Pálení carodejnic or ‘Burning of the Witches’ is an ancient folk festival, celebrated by the Czech people to ward off the evil winter spirits. On the evening of April 30th, Czechs believe that the power of the witches is at their peak and they could be tamed only if the weather got warmer.
To represent the evil witch, the locals cross two large sticks to make a broomstick. Next, they stuff old clothes with straw and place a pointed hat on the stack. The witch is then tied to a broomstick and set aside. As darkness falls, the wild beatings of the drums, costume parades, shrieking voices and enactment of spirits add to the element. Everyone gathers at the decided venue where a big, old bonfire is lit amidst roasting sausages, strumming guitars, live entertainment and people singing their favourite songs.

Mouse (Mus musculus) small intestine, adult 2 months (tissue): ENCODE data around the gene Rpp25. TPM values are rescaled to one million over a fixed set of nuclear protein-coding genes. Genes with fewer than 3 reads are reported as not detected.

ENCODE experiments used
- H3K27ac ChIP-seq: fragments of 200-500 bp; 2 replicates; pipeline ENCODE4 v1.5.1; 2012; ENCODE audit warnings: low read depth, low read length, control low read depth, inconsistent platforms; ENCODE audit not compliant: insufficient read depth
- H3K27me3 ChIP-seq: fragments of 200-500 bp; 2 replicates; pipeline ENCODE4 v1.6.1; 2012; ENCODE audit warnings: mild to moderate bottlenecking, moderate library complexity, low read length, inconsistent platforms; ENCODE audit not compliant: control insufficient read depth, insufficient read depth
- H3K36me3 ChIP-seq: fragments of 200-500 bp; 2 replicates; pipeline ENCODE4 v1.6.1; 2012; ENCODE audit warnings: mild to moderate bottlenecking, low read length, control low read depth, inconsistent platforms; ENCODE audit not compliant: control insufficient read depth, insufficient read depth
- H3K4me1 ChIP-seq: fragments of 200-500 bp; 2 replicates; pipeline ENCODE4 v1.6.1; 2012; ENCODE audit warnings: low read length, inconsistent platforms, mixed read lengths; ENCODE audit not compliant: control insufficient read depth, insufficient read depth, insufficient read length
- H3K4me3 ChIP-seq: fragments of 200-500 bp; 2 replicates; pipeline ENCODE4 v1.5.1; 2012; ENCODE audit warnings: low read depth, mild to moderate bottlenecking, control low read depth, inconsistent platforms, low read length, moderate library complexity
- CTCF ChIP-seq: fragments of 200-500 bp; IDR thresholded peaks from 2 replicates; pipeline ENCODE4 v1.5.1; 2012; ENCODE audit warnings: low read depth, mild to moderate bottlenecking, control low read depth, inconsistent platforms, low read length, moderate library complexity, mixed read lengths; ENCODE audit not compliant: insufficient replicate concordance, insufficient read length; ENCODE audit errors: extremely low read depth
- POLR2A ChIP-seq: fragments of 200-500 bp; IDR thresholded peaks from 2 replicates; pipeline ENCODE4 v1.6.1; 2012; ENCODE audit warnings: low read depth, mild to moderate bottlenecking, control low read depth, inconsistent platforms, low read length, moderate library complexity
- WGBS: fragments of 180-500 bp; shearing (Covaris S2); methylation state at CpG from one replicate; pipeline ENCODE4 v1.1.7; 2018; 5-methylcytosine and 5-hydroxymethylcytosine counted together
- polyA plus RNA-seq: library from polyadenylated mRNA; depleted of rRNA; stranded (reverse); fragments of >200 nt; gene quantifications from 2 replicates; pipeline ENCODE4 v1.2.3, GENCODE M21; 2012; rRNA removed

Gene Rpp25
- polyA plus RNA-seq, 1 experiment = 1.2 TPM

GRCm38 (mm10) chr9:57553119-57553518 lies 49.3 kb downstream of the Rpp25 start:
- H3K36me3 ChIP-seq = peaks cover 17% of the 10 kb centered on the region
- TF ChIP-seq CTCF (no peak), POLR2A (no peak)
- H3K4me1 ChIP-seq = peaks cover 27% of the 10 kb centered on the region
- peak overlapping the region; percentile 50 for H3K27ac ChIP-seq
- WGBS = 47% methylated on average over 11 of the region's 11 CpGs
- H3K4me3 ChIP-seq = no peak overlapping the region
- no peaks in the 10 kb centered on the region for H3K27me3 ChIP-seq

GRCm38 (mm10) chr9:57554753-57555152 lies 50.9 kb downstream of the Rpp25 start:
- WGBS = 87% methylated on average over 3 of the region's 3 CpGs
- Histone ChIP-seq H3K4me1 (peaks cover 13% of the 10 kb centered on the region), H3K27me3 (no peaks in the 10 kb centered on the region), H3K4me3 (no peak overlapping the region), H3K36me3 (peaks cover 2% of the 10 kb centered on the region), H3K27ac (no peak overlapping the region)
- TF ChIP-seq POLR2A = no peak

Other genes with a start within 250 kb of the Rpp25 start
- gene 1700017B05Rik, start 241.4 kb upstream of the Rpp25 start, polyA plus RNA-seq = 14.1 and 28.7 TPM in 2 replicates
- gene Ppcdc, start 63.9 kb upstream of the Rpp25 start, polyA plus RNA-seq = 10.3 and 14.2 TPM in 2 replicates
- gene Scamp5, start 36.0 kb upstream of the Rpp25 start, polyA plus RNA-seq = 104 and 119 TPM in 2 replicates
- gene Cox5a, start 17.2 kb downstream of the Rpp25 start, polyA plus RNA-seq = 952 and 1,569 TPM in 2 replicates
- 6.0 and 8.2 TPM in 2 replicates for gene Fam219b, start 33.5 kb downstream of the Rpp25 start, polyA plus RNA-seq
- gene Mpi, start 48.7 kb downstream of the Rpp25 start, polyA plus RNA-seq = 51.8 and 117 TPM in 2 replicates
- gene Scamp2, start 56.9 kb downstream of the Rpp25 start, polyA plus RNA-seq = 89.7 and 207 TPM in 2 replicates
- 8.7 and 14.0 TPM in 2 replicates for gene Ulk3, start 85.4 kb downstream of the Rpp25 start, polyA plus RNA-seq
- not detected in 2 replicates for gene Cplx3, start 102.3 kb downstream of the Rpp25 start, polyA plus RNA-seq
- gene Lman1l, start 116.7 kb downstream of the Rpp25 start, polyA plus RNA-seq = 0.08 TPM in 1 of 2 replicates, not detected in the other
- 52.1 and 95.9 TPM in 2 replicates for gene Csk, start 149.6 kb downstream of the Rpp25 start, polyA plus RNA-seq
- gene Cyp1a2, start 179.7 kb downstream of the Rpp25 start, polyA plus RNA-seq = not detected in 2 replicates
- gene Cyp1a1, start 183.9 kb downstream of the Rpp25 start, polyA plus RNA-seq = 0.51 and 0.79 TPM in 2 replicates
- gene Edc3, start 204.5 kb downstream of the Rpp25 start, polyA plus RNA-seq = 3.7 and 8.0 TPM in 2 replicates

The ultimate motive of the evening is of course to burn the witch. But since it is a festival, things have to be dramatised to make the scene more interesting and enjoyable. You have the executioner arriving in a black robe and asking, “Does anyone wish to pardon the witch or will she be executed”? If the crowds ask for mercy, they are ruthlessly (of course, everything is in good spirit!) told, “Whoever raises their hands will lose them!” Eventually, the witch hag is thrown into the bonfire for the better. As the witch succumb to the flames, so do the last days of winter. The remaining evening is a light-hearted affair with people continuing to drink and make merry.
Image Credit: Creative Commons/Lubos237